October 3, 2016: Neuropsychology
Marsh Königs, Wouter D Weeda, L W Ernest van Heurn, R Jeroen Vermeulen, J Carel Goslings, Jan S K Luitse, Bwee Tien Poll-The, Anita Beelen, Marleen van der Wees, Rachèl J J K Kemps, Coriene E Catsman-Berrevoets, Jaap Oosterlaan
Objective: To investigate the impact of pediatric traumatic brain injury (TBI) on multisensory integration in relation to general neurocognitive functioning. Method: Children with a hospital admission for TBI aged between 6 and 13 years (n = 94) were compared with children with trauma control (TC) injuries (n = 39), while differentiating between mild TBI without risk factors for complicated TBI (mildRF-; n = 19), mild TBI with ≥1 risk factor (mildRF+; n = 45), and moderate/severe TBI (n = 30). We measured set-shifting performance based on visual information (visual shift condition) and set-shifting performance based on audiovisual information, requiring multisensory integration (audiovisual shift condition)...
September 29, 2016: Neuropsychology
Kristina M Gicas, Chantelle J Giesbrecht, William J Panenka, Donna J Lang, Geoffrey N Smith, Fidel Vila-Rodriguez, Olga Leonova, Andrea A Jones, Alasdair M Barr, Ric M Procyshyn, Tari Buchanan, G William MacEwan, Wayne Su, A Talia Vertinsky, Alexander Rauscher, William G Honer, Allen E Thornton
Objective: The authors examined associations between complementary fronto-temporal structural brain measures (gyrification, cortical thickness) and neurocognitive profiles in a multimorbid, socially marginalized sample. Method: Participants were recruited from single-room occupancy hotels and a downtown community courthouse (N = 299) and grouped on multiple neurocognitive domains using cluster analysis. Subsequently, the authors evaluated whether the fronto-temporal brain indices, and proxy measures of neurodevelopment and acquired brain insult/risk exposure differentiated members of the 3 distinct neurocognitive clusters...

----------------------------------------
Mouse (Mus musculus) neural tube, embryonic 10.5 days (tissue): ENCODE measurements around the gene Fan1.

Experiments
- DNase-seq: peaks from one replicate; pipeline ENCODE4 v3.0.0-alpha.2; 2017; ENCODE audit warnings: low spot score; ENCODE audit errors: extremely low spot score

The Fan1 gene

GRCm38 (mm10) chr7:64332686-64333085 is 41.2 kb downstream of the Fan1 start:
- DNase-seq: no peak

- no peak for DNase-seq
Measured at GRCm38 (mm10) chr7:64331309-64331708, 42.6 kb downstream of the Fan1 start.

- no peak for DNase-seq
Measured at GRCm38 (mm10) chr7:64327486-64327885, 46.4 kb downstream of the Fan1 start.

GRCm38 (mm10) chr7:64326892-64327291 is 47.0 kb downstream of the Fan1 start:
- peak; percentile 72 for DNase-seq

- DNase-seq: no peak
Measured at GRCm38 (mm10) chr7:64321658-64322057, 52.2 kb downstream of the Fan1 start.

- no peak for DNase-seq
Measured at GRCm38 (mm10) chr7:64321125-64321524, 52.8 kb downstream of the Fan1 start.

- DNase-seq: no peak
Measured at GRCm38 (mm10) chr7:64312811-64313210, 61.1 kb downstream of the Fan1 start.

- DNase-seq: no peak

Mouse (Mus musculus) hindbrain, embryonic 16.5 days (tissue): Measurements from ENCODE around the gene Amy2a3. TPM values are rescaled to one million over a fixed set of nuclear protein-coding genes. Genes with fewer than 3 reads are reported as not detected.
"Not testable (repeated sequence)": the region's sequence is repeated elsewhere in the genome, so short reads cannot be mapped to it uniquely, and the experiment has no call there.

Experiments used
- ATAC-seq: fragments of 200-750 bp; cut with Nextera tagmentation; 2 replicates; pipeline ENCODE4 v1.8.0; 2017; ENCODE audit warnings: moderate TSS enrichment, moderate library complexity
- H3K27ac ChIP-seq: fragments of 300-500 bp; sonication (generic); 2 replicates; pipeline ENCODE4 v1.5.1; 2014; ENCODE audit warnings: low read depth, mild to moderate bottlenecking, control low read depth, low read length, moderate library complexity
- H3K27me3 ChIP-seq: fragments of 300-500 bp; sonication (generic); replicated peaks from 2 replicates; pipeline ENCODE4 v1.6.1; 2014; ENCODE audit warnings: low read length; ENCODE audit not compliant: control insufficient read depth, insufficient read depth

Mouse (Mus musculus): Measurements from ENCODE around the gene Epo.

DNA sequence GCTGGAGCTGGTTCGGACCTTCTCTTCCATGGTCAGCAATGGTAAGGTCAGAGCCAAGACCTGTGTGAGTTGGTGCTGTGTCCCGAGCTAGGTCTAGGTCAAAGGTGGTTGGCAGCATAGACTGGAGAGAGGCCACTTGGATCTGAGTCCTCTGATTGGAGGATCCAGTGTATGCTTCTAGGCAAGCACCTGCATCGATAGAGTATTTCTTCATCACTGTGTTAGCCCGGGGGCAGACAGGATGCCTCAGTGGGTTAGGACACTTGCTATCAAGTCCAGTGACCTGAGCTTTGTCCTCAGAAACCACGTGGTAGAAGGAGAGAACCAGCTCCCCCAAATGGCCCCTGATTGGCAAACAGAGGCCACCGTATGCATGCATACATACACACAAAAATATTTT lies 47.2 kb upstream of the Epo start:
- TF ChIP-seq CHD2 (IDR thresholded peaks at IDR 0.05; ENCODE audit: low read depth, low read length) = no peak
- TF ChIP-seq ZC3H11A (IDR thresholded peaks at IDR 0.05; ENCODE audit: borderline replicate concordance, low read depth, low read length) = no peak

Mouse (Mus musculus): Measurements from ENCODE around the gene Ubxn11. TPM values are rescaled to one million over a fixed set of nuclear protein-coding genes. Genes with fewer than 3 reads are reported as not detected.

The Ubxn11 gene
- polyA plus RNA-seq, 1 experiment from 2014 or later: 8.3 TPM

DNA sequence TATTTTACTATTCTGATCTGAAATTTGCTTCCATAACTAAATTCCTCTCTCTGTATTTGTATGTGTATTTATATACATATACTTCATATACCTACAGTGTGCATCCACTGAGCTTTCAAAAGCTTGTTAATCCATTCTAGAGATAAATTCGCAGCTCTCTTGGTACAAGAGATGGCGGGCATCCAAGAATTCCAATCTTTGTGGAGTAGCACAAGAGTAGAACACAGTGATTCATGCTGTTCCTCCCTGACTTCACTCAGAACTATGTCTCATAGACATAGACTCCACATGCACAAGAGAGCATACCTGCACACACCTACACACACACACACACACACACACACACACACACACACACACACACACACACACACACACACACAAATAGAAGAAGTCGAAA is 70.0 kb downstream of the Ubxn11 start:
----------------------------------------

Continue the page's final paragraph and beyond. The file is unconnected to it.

September 19, 2016: Neuropsychology
Gillian M Clark, Jarrad A G Lum
Objective: A core claim of the procedural deficit hypothesis of specific language impairment (SLI) is that the disorder is associated with poor implicit sequence learning. This study investigated whether implicit sequence learning problems in SLI are present for first-order conditional (FOC) and higher order conditional (HOC) sequences. Method: Twenty-five children with SLI and 27 age-matched, nonlanguage-impaired children completed 2 serial reaction time tasks. On 1 version, the sequence to be implicitly learnt comprised a FOC sequence and on the other a HOC sequence...
September 19, 2016: Neuropsychology
Bruno Biagianti, Melissa Fisher, Torsten B Neilands, Rachel Loewy, Sophia Vinogradov